Our language, even the way we think, would not be the same were it not for these plays. I once attended a showing of "Romeo and Juliet," and it seemed like every fifth line had come down into our culture as A Quotable Quote. It is only six lines into the prologue before we learn of "star-cross'd lovers." Everything from "a rose by any other name" to "A plague o' both your houses!" is to be heard. For a brief moment I was thinking that this playwright had gathered up all the cliches and quotable lines in existence, until I realized that he himself had penned them - fresh and original at the time - for this one play.
The effect on our language has been summarized humorously by Bernard Levin in a piece that goes back to the 1980s, but which has been getting play all over the Internet (most recently a few days ago in Arianna Huffington's blog).
It begins, "If you cannot understand my argument, and declare 'It's Greek to me,' you are quoting Shakespeare; if you claim to be more sinned against than sinning, you are quoting Shakespeare; if you recall your salad days, you are quoting Shakespeare; if you act more in sorrow than in anger; if your wish is father to the thought; if your lost property has vanished into thin air, you are quoting Shakespeare... ."
You can find the whole piece - one extended sentence actually - at http://www.mines.edu/~jamcneil/levinquote.html, and find supporting material including original sources by googling "then you are quoting Shakespeare."
But what of July 10, 1940, its connection to the week of July 7, 2005, and thence to Shakespeare? The significance of July 10, 1940 is that it was the beginning of the Battle of Britain. Luftwaffe bombing attacks commenced against shipping and coastal towns along the English Channel. The attacks continued for three more months, severely damaging English cities and killing thousands. (Overall, British civilian deaths from bombing raids were over 51,000, with another 9000 due to the V1 and V2 attacks later in the war. Including the wounded, total British civilian casualties are estimated at 147,000.)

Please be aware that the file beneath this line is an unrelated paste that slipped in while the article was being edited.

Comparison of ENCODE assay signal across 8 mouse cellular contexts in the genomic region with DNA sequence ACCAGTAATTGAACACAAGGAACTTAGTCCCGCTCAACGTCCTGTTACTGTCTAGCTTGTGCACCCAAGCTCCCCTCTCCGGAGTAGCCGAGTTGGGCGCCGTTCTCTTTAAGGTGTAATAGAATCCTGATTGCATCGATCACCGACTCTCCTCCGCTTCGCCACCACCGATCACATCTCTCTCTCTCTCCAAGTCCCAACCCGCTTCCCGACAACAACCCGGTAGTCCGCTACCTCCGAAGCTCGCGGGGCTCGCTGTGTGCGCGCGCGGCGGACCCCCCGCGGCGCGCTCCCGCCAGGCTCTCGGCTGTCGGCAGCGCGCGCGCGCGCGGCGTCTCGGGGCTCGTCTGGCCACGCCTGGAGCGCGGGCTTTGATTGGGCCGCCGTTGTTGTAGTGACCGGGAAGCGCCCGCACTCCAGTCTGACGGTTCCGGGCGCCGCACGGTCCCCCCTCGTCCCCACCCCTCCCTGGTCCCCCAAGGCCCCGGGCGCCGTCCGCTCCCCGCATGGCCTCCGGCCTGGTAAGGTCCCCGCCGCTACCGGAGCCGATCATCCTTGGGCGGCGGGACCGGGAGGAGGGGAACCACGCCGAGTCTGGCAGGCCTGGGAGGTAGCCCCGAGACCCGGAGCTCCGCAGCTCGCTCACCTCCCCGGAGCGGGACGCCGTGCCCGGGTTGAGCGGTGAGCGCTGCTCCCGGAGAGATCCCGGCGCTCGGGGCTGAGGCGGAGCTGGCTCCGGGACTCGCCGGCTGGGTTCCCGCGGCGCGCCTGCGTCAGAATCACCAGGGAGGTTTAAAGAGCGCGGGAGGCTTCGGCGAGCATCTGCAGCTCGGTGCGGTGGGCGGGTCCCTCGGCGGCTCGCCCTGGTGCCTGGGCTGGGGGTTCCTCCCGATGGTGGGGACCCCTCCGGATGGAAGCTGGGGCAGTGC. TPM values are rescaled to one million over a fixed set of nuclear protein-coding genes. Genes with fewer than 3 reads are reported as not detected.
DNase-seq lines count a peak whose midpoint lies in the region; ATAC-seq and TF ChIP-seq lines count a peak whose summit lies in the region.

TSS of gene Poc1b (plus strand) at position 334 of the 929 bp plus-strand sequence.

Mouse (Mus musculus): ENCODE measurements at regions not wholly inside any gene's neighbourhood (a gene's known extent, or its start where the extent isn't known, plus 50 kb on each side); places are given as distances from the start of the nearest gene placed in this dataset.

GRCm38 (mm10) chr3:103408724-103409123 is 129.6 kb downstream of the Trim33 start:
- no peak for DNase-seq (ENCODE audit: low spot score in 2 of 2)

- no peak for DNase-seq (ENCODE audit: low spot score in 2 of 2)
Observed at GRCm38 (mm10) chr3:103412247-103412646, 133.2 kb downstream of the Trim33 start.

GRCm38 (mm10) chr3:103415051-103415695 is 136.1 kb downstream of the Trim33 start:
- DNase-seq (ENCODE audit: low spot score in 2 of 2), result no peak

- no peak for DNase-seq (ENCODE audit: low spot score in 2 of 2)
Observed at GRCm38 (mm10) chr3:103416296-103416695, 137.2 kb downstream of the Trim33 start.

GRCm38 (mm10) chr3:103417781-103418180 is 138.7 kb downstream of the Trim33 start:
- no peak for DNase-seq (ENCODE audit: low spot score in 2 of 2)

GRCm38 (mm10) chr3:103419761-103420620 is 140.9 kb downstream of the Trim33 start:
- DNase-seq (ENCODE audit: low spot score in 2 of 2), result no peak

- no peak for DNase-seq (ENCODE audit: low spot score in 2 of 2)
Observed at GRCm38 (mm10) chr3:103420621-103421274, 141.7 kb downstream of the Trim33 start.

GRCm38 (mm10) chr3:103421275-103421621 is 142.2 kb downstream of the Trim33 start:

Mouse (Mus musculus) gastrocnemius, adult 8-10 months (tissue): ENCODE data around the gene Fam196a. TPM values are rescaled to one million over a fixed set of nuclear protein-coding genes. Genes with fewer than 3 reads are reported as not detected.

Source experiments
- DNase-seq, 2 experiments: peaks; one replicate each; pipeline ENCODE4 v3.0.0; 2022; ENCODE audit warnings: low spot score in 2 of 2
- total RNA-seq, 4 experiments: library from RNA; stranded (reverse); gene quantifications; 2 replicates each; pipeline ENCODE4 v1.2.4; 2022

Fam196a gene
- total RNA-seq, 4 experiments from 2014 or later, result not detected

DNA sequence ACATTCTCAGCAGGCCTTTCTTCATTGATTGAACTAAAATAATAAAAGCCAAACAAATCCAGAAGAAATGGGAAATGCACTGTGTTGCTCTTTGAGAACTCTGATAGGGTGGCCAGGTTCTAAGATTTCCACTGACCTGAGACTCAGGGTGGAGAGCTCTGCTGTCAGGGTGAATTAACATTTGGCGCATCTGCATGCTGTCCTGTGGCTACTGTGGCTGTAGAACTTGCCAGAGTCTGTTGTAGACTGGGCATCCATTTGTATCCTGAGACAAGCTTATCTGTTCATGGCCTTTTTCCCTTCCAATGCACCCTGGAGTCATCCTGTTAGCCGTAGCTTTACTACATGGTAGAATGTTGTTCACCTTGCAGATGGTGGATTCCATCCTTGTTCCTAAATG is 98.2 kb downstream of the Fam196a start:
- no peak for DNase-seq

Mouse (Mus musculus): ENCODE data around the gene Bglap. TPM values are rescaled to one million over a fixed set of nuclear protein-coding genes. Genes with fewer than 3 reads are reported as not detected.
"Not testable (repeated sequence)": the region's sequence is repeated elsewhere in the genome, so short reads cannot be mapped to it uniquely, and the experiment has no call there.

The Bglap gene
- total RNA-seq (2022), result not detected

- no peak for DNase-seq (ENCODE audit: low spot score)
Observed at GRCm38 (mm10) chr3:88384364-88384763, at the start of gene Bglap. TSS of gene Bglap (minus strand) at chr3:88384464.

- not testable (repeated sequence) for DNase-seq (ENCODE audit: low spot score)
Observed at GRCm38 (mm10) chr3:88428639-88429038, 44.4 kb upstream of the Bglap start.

As to the connection, it is more as a family story than a history lesson, but perhaps it is worth telling. It took place in Chicago sometime perhaps late in 1940 or early in 1941. The relative who told the story could embellish a yarn with the best of them, but I have every reason to believe that what he said is accurate.
The old yarn begins with a visit to a discount ticket broker. The guy had a ticket he would let go cheap, for something whose title he read off as "Richard number two."
Shakespeare's Richard II was being performed in the American midwest right at the moment in history when Britain stood alone against the Nazi beast. England had just recently survived the Blitz. Accounts from that time describe the London summer as one of discomfort, fear, squalid conditions and inadequate shelter from the air raids.
The English survived as a people.
America was not yet in the war.
There is a little more context that the story requires. Richard II is a historical tragedy. At the beginning, King Richard is arrogant and naive, subject to flattery and bad advice (some things don't change, apparently). He eventually comes to a bad end, losing first his crown and then his life, but in the beginning he is portrayed as still having options.
Early in the play, the king's uncle John of Gaunt, near death himself, speaks to the king. The speech is analogous perhaps to Old Testament prophecy. He rebukes the king for his folly and warns of tragedies yet to come if the king does not reform. The speech is not meant to be triumphal, but ominous. In the play, Richard ignores the warnings and proceeds to his own doom.
But there is a part of the speech that taken out of context has a message all its own. This internal language has come down to us by itself, words of such grace that they are inscribed in books and even form the titles of modern works these four centuries later.
On that night nearly 65 years ago, the audience interrupted the
performance midway through the speech, cutting it in half as it were,
effectively destroying the continuity, but saying something these
Americans felt they had to say. They rose in standing ovation, not in
tribute to the actors or even to the play, but to a people beleaguered
then, as now.
This royal throne of kings, this scepter'd isle, This earth of majesty, this seat of Mars, This other Eden, demi-paradise, This fortress built by Nature for herself Against infection and the hand of war, This happy breed of men, this little world, This precious stone set in the silver sea, Which serves it in the office of a wall, Or as a moat defensive to a house, Against the envy of less happier lands, This blessed plot, this earth, this realm, this England.